1. Milky Way, France – Italy, 400km

Cross-border skiing, intermediate runs, extensive snowmaking

Six-day adult pass: €252

The ski resorts within the Milky Way, or the ‘Via Lattea’, vary from wooded, characterful Claviere to party-starting Sauze d’Oulx, with a drop into Montgenevre in France to add an international flavor. The highest lift reaches almost to the summit of Mt. Motta at 2823 meters with spectacular views above Sestriere, a fixture on the World Cup downhill circuit. The 2006 Winter Olympics brought huge lift investment on the Italian side and has led to what’s now a hi-tech area where you can zip from end to end and back within the day.

  1. Matterhorn Ski Paradise, Switzerland – Italy, 360km

Stunning views of the Matterhorn, long descents, year-round glacier skiing

Six-day adult pass: CHF 439

World-renowned Zermatt, a historic center for alpinism has 200 kilometers of trails with skiing up to the Matterhorn glacier paradise at 3,889 meters. Combined with the 160 kilometers in Italy, it makes for a vast mountain playground surrounded by some of the Alps’ highest peaks, including Monte Rosa (4634 meters), the Weisshorn (4506 meters) and the Dent Blanche (4,357 meters). Europe’s highest ski lifts take you up from Zermatt into the heart of one of the world’s biggest ski areas – crossing the Swiss border to the Italian resort of Cervinia and also including Valtournenche in the Aosta Valley. The area includes incredible runs for all standards, with the world’s second biggest lift-served vertical drop (2379m), and an epic 20km descent down to Valtournenche.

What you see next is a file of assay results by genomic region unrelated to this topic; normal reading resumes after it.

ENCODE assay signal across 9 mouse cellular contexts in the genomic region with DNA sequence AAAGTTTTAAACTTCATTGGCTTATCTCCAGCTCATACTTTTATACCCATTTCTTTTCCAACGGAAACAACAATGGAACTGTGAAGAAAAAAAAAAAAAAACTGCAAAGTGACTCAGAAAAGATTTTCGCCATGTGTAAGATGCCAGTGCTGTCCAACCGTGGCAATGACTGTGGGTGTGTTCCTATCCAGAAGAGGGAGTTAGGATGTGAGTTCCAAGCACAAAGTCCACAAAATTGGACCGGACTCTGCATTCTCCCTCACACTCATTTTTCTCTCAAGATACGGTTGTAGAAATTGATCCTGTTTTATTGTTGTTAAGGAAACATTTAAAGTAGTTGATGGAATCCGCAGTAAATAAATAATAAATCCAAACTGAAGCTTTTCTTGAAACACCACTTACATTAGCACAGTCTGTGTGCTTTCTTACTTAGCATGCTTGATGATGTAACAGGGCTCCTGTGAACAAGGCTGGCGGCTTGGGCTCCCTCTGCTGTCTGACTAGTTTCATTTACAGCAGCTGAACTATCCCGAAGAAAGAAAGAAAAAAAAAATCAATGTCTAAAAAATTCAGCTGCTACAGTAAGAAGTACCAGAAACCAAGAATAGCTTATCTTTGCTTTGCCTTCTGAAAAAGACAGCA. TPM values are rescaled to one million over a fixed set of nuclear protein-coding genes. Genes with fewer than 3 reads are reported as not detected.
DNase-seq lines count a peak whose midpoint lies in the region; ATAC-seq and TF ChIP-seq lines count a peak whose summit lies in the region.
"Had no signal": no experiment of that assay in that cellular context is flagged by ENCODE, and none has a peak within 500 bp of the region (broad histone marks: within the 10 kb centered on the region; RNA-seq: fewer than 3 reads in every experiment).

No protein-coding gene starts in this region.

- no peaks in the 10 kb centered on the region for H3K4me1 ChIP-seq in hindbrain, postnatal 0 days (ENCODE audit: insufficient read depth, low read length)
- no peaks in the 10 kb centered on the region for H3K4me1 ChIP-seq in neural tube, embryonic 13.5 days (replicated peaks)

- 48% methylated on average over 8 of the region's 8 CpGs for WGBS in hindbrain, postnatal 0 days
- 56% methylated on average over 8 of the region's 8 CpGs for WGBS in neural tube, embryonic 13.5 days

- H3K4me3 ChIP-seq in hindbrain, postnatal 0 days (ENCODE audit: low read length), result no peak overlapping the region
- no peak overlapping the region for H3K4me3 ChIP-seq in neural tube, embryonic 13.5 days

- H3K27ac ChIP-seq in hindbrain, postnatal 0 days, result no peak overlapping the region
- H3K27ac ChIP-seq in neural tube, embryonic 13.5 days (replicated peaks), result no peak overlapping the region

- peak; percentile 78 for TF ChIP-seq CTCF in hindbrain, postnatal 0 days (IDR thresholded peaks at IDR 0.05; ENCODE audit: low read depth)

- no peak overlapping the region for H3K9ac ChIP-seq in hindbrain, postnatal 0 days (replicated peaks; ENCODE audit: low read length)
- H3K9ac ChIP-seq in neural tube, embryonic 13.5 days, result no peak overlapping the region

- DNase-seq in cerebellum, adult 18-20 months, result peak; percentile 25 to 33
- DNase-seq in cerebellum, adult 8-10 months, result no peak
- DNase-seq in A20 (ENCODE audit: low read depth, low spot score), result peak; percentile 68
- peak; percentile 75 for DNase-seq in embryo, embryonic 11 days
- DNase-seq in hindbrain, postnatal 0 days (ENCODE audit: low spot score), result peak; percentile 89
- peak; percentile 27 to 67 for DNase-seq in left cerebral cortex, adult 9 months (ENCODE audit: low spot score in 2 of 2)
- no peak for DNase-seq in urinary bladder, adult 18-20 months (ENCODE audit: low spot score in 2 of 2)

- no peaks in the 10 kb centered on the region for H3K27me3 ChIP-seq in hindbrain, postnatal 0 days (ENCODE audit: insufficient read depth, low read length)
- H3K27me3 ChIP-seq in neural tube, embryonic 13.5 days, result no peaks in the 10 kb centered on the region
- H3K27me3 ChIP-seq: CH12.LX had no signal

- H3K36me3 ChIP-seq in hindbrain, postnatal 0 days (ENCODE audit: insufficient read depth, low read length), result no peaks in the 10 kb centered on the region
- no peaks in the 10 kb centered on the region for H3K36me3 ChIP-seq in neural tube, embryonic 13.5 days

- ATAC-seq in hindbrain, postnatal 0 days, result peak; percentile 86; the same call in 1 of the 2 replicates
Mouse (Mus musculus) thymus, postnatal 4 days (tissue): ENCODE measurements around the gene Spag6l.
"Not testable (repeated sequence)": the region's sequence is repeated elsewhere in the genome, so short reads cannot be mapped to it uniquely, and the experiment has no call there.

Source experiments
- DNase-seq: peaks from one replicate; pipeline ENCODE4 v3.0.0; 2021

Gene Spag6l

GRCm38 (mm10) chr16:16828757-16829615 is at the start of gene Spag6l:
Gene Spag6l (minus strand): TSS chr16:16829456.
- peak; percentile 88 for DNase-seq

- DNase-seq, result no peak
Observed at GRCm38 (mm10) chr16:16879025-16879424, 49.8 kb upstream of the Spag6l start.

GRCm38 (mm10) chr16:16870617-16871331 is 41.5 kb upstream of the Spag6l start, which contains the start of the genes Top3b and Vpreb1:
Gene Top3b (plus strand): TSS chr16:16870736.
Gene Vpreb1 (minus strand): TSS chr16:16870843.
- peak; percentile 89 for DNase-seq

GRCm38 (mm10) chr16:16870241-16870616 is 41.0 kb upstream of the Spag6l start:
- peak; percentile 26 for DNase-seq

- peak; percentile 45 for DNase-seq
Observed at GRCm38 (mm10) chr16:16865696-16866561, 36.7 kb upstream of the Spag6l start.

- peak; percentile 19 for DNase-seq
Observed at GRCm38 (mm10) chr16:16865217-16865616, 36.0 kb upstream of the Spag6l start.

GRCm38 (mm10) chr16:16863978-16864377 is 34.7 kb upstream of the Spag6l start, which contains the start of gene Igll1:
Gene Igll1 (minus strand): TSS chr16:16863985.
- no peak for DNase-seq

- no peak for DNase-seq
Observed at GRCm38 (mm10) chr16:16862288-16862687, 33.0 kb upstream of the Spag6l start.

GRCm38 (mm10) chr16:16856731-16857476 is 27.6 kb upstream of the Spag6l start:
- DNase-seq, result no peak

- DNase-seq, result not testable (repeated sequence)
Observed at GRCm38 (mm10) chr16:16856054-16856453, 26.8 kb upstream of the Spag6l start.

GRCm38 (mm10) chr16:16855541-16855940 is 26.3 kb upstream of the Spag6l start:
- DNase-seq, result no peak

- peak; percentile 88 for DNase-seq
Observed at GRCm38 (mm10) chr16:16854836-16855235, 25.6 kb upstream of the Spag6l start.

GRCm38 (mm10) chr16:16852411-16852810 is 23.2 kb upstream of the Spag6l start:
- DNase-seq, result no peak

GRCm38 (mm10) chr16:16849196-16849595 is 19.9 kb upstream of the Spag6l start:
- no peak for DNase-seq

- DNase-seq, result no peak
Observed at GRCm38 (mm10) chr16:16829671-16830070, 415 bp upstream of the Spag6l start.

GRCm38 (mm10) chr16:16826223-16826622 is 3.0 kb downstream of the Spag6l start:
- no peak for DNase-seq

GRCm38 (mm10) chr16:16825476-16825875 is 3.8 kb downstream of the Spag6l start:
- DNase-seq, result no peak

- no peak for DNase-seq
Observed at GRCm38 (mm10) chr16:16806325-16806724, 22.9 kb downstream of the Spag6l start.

1. Ski Arlberg, Austria, 305km

Reliable snow, off-piste adventures, vibrant apres-ski, royalty spotting

Six-day adult pass: €313

The Arlberg has long been one of world skiing’s crown jewels but took on an extra shimmer in the 2016-17 season with a new lift forming the final link in the chain to make it Austria’s largest connected area. The flash Flexenbahn gondola joins Stuben with Zurs to provide 305 kilometers of linked ski runs stretching from St. Anton, through St. Christoph, Zurs, Lech and the recently linked area of Warth-Schrocken.
The White Ring ski route and recent Run of Fame circuit are good ways to see the area, from challenging skiing and hard-partying in St. Anton

  1. Espace Killy, France, 300km

Challenging terrain, snow-sure glacier, ski-in/out accommodation

Six-day adult pass: €294